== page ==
Law Times

September 14, 2015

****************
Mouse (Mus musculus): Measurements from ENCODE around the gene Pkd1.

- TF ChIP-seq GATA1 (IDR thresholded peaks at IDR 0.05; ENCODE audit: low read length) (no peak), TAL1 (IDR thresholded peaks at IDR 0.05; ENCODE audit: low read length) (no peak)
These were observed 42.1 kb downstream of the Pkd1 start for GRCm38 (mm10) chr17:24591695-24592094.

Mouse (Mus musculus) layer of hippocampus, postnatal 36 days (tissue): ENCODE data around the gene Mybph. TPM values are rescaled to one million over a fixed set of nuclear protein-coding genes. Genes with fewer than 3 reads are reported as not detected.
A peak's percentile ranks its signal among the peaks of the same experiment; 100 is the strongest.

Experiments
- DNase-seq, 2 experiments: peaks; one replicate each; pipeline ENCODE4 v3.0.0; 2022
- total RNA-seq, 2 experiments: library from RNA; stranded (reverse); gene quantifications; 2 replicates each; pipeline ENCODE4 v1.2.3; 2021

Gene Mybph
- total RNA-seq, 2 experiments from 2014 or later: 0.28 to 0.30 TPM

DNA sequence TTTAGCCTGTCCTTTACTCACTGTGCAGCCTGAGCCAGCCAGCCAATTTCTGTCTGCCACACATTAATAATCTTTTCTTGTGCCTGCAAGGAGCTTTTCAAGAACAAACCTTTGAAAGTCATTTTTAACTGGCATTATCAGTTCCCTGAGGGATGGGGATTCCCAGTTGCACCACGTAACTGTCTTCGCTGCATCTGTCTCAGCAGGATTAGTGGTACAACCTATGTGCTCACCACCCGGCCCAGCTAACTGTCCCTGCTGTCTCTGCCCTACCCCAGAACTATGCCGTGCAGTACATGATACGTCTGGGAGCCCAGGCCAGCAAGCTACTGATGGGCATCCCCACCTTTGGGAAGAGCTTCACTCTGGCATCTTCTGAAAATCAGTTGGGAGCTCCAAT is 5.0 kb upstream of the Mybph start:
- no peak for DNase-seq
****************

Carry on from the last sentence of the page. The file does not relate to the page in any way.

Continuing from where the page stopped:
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Page 2 September 14, 2015 • Law timeS www.lawtimesnews.com NEWS As a result, work tools not considered luxuries in the private sector, such as technologically up-to-date smartphones, aren't necessarily available for federal government lawyers. The department issued BlackBerrys about four years ago but it isn't replacing them even if they're no longer work- ing properly, says MacKay. He recounts how, when going on leave, he was asked to turn in his phone for another colleague to use despite broken keys on the device. "If they are not working, we go without BlackBerrys," says MacKay. Federal lawyers can pur- chase their own phones, but it's often difficult to use them to access the remote server and re- trieve work e-mails, he notes. "It would be nice to look up a case in court" on a phone, but that's not always possible, he adds. A policy for federal civil ser- vants called "cut the cord" re- quires them to choose between a wireless phone or a landline in their offices. While MacKay says the government has exempted most federal lawyers from that policy, even some managers at the Department of Justice have recently lost landlines. A past audit of the use of sub- scription-based legal databases led to them no longer being ac- cessible for many federal lawyers and prosecutors. "We are getting used to relying on CanLII and court web sites," says MacKay. Ordering transcripts also requires approval. And a direc- tive in southern Ontario states that if more than one lawyer is travelling to an out-of town courthouse, even if it's a short distance such as Toronto to Brampton, Ont., they must car- pool rather than both claiming mileage. For further distances, the government encourages law- yers to find a rental car from an approved list rather than using their own car and claim- ing mileage. A lawyer familiar with the policies in the national capital region says that in some cases, the rental cars cost more than mileage. Other policies in that area have included a requirement to fill out a requisition form for exhibits or index tabs for writ- ten legal materials. "People were supposedly using too many tabs," according to the lawyer. In response to the concerns, the Department of Justice and the prosecution service both noted their commitment to en- suring that staff in all offices have "the tools they need to ef- fectively do their work" while also considering ways to save money. They say they make travel ex- pense decisions in compliance with the national joint council directive that states that "the selection of the mode of trans- portation shall be based on cost, duration, convenience, safety, and practicality." And the rules around BlackBerry devices are pursuant to a government- wide operating standard for the provision of telecommunication devices, say spokeswomen for the prosecution service and the Justice Department. MacKay says he understands the desire to try to reduce ex- penses but he suggests that at some point, the policies can interfere with the ability of fed- eral lawyers to do their jobs ef- fectively. Francoise Boivin, justice crit- ic for the federal NDP, says she has sympathy for federal lawyers and their working conditions. "We are very aware of the issues. They are awesome profession- als, yet they are being asked to do more with less," she says. "They are not being given the tools to perform," she adds. An NDP government would make it a priority to re- view how the government has |administered the Justice De- partment in the past decade, in- cluding its dealings with its law- yers, says Boivin. "We will need a time out to analyze the impact [of the Conservative government] on the administration of justice," she says. LT The Canadian Lawyer InHouse 2015 Innovatio Awards is the pre-eminent award program recognizing innovation by members of the in-house bar within the Canadian legal market. These awards celebrate in-house counsel, both individuals and teams, who have found ways to show leadership by becoming more efficient, innovative and creative in meeting the needs of their organizations. The following organizations were honoured September 8th in Toronto: WORKING WITH EXTERNAL COUNSEL, LARGE DEPARTMENT Noel Peacock, Bell Mobility Inc. WORKING WITH EXTERNAL COUNSEL, SMALL DEPARTMENT Wendy Lawrence, Mount Sinai Hospital LAW DEPARTMENT MANAGEMENT, LARGE DEPARTMENT EDC Legal Services LAW DEPARTMENT MANAGEMENT, SMALL DEPARTMENT Interac Association DIVERSITY, LARGE DEPARTMENT RBC General Counsel Group DIVERSITY, SMALL DEPARTMENT Aecon Group Inc. LITIGATION MANAGEMENT, LARGE DEPARTMENT BMO Financial Group COMPLIANCE, SMALL DEPARTMENT 3M Canada TOMORROW'S LEADER IN INNOVATION, LARGE DEPARTMENT Imdad Ali, BMO Financial Group TOMORROW'S LEADER IN INNOVATION, SMALL DEPARTMENT Harpreet K. Sidhu, Pethealth Inc. RISK MANAGEMENT, LARGE DEPARTMENT Josh Death, TD Bank Group IN-HOUSE DEALMAKERS, SMALL DEPARTMENT Mark Gosine, DHX Media INNOVATION OF THE YEAR BMO Financial Group Platinum Sponsor In Partnership With Bronze Sponsor Bronze Sponsor Gold Sponsor Bronze Sponsor Presented by: Carswell Media, a Thomson Reuters Business Untitled-4 1 2015-09-10 12:33 PM Lawyers get the tools they need, government says Continued from page 1 Informant acquitted ance that must be exercised with precision. When it is not executed perfectly, people suffer long-term consequences, as my client con- tinues to suffer." Edwards noted informants play an important role in helping police investigate cases and said the "the position of an informer is precarious and their role fraught with danger." He said the police in this case, "in the manner in which they dealt with AB prior to his/her arrest, during his/her arrest and subsequent to his/her arrest, ref lected a fundamentally f lawed understanding of police obligations when dealing with a confidential informer, both at common law and as ref lected in the ABCPF's written policy itself. "To allow the prosecution to continue would also, in my view, bring the administration of jus- tice into disrepute," Edwards added in staying the proceed- ings. "While a granting of a stay of proceedings is an exceptional and rare remedy, there are cases where the misconduct on which the stay of proceedings is granted is such that the court considers the mere fact of going forward will be offensive." Shemesh calls the ruling "cou- rageous" and says it's "a case that should be read as reinforcing our commitment to ensuring that informants are handled care- fully, legally and sincerely and it is a case that should call upon all police forces to redevelop strict policies about our courts' intol- erance for those officers who manipulate and abuse the rules." In Edwards' view, it's vital for the sake of future investigations that informants have the "abso- lute certainty" police will never disclose their status. "The risk that future prosecu- tions will be hampered because confidential informers do not have confidence that their status as a confidential informer will not be revealed, except by court order, is such that in my view a stay of prosecution in this case must be granted," he wrote. According to criminal law- yer Daniel Brown, the ruling reinforces the duty to protect an informant's identity. "The court goes to great length to protect the informant because of the asset they provide to in- vestigations. Informants are a very important source of infor- mation. They provide the police access to worlds they otherwise couldn't," he says. LT Continued from page 1